The theory of random differential equations (i.e. the differential equations with random initial conditions, random coefficients or random inhomogeneous terms) allows one to investigate the effects of internal and external perturbations (which are random in nature) on the fire dynamics (Cafaro *et al*. 1995). In particular, perturbations can be included in the thermodynamic model as a random inhomogeneous term that yields a Langevin equation for the fire dynamics. The solution is obtained from the associated Fokker–Planck equation, which returns the probability density function of a certain event (the extinction or flashover) with respect to time.

## 2. Generalized Semenov problem for compartment fires

The simplest approach to describe fires in enclosures is the zone model with pool fire combustion, which is schematically represented in figure 1. Within this framework, one can build a thermodynamic model of the fire dynamics where, as in Semenov's theory of thermal explosion, the net rate of increase of the energy of the upper layer (i.e. the combustion products) is given by the difference between the combustion heat transferred to the smoke layer and that rejected to the surroundings (Cafaro *et al*. 1995; Cafaro & Ranaboldo 1997).

The total energy produced by combustion is , where *η*_{c} is the combustion efficiency; is the mass flow rate of fuel; and *H*_{c} is the lower heat of combustion, while the fraction of such energy that is actually transferred to the smoke is given by (Tewarson *et al*. 1993)(2.1)where is the mass flow rate of fresh air and the subscript s denotes the stoichometric conditions. The argument of the exponential in the equation (2.1) is the inverse of the equivalence ratio, and is used to model the effect of ventilation conditions on the combustion efficiency for any kind of fuel. Finally, the energy generation rate can be expressed in the form(2.2)and obviously depends on the smoke temperature, *T*_{g}, and on time.

The mass flow rate of fuel that sustains combustion can be obtained from an energy balance between the vaporization heat of the solid or the liquid fuel, Δ*H*_{vap}, and the radiation heat rate on its surface, *A*_{f}, assuming that the heat source for the fuel vaporization is radiation from the smoke layer and the flame itself (Dorofeev *et al*. 1993)(2.3)where is the radiative heat flux(2.4)The symbols *σ*, *ϕ* and *ϵ* denote the Stefan–Boltzmann constant, the shape factor and the emissivity of the flame (f), the exhaust gas (g) and the combustion surface (b), respectively.

As for the thermal energy transferred to the surrounding environment, this is partly carried by the exhaust gas stream and partly transferred by convection, so that it can be written as(2.5)where *h*_{tot} is the global heat transfer coefficient and *A* is the effective heat transfer surface.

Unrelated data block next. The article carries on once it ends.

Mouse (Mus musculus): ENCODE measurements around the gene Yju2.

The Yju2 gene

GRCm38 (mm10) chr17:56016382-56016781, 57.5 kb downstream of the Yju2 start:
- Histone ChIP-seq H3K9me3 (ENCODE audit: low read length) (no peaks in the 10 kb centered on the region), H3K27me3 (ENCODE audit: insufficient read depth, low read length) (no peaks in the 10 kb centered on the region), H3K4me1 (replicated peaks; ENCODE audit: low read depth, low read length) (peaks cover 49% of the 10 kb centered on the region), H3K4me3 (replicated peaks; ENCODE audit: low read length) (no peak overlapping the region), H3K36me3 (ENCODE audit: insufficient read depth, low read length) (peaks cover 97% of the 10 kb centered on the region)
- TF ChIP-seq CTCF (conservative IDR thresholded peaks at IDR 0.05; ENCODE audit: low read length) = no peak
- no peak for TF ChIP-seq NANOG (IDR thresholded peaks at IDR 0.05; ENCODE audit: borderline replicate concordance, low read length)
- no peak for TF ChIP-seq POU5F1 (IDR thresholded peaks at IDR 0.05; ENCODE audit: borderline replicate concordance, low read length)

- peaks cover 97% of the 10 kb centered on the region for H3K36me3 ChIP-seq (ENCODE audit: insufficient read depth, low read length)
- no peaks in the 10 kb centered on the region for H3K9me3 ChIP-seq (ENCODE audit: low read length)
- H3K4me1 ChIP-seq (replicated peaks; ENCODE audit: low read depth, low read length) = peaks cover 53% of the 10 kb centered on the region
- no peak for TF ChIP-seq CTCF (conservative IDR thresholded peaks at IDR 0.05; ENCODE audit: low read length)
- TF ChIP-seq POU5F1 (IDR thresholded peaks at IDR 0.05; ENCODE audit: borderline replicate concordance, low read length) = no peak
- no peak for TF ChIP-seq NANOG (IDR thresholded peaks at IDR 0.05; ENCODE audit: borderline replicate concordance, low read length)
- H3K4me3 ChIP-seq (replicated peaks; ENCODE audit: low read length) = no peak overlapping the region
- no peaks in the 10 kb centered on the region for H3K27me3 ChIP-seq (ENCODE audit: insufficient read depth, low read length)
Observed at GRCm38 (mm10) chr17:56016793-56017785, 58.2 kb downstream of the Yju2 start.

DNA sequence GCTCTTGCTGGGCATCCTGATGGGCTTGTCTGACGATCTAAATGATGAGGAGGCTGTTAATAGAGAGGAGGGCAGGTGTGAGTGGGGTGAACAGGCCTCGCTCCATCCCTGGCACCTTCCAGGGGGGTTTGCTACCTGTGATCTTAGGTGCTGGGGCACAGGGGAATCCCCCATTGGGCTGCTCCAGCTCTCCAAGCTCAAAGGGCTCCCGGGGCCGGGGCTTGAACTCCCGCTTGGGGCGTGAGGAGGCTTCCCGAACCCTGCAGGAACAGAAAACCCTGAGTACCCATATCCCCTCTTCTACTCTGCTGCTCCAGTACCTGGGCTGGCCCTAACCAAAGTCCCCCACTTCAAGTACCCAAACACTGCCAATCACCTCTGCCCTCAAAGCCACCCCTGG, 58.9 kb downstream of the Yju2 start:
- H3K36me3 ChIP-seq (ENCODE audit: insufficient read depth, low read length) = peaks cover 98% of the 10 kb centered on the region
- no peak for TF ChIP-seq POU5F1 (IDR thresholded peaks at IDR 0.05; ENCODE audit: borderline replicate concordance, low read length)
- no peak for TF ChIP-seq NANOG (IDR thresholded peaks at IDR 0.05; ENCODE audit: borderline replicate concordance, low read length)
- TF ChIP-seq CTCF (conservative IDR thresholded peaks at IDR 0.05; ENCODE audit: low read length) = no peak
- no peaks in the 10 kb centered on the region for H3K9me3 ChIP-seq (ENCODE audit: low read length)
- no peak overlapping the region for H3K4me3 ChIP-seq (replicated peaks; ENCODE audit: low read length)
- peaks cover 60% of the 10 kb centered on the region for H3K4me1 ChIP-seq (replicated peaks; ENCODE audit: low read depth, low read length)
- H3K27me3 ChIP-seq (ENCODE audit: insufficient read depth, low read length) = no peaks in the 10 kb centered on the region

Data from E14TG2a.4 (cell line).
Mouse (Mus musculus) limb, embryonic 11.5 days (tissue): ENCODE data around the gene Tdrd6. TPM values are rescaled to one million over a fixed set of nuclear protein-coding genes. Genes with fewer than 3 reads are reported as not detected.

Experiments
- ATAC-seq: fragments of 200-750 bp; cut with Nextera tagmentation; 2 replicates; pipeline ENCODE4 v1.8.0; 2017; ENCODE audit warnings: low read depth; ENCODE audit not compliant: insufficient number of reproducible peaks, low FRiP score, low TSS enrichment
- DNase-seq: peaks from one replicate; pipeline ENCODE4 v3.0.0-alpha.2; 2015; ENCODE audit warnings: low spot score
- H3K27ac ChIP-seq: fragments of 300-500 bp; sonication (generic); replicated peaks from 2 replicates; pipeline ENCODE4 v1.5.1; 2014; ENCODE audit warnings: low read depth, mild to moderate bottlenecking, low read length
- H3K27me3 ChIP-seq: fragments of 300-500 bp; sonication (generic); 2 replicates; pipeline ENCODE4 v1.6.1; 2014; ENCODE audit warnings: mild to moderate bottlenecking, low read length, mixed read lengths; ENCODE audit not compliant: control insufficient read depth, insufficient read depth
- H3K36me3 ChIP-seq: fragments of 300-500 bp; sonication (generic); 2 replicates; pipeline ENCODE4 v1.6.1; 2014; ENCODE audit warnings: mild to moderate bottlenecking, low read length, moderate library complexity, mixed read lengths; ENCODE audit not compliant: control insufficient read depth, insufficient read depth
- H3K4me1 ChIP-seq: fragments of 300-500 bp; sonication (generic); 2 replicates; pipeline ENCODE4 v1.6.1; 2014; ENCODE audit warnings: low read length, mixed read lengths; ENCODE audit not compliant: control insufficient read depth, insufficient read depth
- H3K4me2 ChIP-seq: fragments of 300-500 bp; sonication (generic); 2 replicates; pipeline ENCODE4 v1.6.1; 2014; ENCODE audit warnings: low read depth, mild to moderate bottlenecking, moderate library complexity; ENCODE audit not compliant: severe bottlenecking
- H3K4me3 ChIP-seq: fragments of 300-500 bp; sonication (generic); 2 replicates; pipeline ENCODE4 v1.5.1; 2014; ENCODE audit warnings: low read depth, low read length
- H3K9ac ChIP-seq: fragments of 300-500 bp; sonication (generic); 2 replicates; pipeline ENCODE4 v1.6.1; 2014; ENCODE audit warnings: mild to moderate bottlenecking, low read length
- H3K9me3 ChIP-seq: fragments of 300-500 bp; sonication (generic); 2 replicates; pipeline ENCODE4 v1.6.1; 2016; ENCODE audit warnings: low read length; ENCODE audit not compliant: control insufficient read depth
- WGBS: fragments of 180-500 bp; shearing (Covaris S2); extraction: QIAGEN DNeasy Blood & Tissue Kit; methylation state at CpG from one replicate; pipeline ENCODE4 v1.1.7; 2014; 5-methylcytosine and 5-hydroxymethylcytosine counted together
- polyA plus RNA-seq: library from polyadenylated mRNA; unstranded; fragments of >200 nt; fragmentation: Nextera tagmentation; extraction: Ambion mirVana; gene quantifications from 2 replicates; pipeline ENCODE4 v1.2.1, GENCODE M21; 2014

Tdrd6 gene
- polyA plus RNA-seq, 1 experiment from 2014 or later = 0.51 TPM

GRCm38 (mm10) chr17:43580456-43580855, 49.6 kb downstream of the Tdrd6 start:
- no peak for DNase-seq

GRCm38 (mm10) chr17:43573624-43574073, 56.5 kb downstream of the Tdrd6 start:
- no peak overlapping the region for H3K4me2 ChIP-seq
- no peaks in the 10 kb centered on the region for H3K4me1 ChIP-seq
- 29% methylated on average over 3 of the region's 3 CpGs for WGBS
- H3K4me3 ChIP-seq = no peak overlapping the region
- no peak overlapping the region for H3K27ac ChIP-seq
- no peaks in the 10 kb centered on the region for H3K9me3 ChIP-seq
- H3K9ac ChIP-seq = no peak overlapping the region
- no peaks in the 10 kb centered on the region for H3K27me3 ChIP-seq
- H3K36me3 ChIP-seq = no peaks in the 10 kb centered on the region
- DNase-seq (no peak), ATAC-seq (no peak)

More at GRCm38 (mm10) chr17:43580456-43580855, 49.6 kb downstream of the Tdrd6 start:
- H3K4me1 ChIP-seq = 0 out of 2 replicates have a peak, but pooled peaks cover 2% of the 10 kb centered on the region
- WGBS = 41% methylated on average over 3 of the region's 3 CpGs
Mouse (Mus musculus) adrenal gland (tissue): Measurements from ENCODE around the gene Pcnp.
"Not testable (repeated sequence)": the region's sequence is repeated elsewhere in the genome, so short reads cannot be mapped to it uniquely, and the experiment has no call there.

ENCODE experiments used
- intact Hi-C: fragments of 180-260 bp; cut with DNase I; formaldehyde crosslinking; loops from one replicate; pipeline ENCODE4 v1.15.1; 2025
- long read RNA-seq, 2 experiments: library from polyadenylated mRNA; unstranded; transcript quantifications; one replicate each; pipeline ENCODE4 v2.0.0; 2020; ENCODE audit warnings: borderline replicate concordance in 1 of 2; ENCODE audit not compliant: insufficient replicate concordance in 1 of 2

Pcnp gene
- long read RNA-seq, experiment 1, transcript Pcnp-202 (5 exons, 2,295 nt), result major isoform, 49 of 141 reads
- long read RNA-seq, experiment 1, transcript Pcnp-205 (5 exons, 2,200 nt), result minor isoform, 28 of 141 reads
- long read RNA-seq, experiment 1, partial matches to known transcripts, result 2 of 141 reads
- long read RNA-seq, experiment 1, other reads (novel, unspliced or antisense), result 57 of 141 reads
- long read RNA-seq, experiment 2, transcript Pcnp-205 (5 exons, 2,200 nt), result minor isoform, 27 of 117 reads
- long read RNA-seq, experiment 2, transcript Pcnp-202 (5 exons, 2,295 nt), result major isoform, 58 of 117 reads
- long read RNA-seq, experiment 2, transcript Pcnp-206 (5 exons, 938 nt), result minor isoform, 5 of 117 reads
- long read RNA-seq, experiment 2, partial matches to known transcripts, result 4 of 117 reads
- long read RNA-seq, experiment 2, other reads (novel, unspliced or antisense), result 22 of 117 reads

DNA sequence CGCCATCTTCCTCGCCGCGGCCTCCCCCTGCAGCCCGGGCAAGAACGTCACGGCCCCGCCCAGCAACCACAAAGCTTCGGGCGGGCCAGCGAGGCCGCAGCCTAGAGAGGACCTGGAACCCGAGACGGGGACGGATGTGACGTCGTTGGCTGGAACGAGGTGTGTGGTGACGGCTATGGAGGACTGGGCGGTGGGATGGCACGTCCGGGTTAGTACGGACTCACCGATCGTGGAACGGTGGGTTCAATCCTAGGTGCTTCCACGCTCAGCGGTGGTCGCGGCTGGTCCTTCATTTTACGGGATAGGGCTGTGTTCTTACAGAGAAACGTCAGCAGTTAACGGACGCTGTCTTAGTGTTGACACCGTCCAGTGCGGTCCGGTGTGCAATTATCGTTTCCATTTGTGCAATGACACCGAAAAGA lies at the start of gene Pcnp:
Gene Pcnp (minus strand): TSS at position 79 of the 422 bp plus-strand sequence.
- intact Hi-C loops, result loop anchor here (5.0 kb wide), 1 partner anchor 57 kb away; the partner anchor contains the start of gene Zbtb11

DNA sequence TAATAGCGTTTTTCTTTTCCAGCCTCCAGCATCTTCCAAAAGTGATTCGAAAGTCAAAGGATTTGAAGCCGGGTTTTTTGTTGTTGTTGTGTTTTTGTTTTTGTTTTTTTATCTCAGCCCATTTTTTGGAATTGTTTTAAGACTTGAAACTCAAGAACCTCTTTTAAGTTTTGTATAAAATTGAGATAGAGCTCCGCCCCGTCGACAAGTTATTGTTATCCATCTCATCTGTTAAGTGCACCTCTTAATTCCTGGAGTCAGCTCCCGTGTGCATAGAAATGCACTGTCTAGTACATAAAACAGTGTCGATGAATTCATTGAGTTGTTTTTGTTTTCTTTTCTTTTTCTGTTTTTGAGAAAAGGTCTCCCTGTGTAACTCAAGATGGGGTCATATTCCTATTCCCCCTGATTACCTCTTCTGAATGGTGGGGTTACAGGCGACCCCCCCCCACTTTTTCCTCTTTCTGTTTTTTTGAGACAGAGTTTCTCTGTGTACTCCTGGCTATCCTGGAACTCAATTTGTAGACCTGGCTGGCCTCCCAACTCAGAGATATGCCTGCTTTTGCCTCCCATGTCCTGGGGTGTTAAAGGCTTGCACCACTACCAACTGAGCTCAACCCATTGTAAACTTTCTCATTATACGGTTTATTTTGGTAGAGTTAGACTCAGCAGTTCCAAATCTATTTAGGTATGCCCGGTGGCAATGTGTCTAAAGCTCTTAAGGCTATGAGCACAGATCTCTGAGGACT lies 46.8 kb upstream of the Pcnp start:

Assuming that radiation between the flame and the compartment walls can be neglected, and that the burning surface does not change in time, the energy equation can be written as(2.6)A further simplification can be obtained if the pressure in the control volume is constant, which allows one to write *ρ*_{g}*T*_{g}=*ρ*_{a}*T*_{a}, and the rate of fuel consumption is small with respect to the mass flow rate of fresh air (i.e. ), so that the equation (2.6) becomes(2.7)Finally, assuming that the reference ambient temperature does not change because of the fire, and that the dimension of the flame is small with respect to the compartment size, *V*_{c}, the model can be reformulated in dimensionless form by introducing the following variables(2.8)(2.9)(2.10)(2.11)(2.12)(2.13)(2.14)(2.15)The quantity *N*_{v} represents the dimensionless mass flow rate of fresh air feeding the fire, and is called ventilation number; *α* is the dimensionless burning surface; *γ* is the dimensionless radiation heat exchange between the flame and fuel; *ϵ* is the global emissivity of the smoke layer; and 1/*λ* represents the dimensionless combustion energy.

Introducing equations (2.8)–(2.15) into equation (2.7) yields the following dimensionless energy balance, where the subscript in *θ*_{g} has been dropped(2.16)Although, this model is extremely simplified, it takes into account at least two important parameters: the radiative thermal exchange between the smoke layer and the flame, which is modelled through *α*, *γ* and *ϵ* and the ventilation conditions that determine the local equivalence ratio of the combustion and are modelled through the ventilation number *N*_{v}.

## 3. Stability analysis

The dimensionless energy equation describing the temperature evolution of the fire (equation (2.16)) can be reformulated as an autonomous dynamical system of gradient type by introducing a suitable potential function (Beard *et al*. 1992)(3.1)where(3.2)According to the catastrophe theory (see, e.g. Poston & Stewart 1978; Thompson & Stewart 1986), the steady-state solutions (equilibrium points) of the dynamical system correspond to the points where the fire potential is stationary (maxima and minima): in particular, maxima represent stable equilibrium points and minima unstable ones.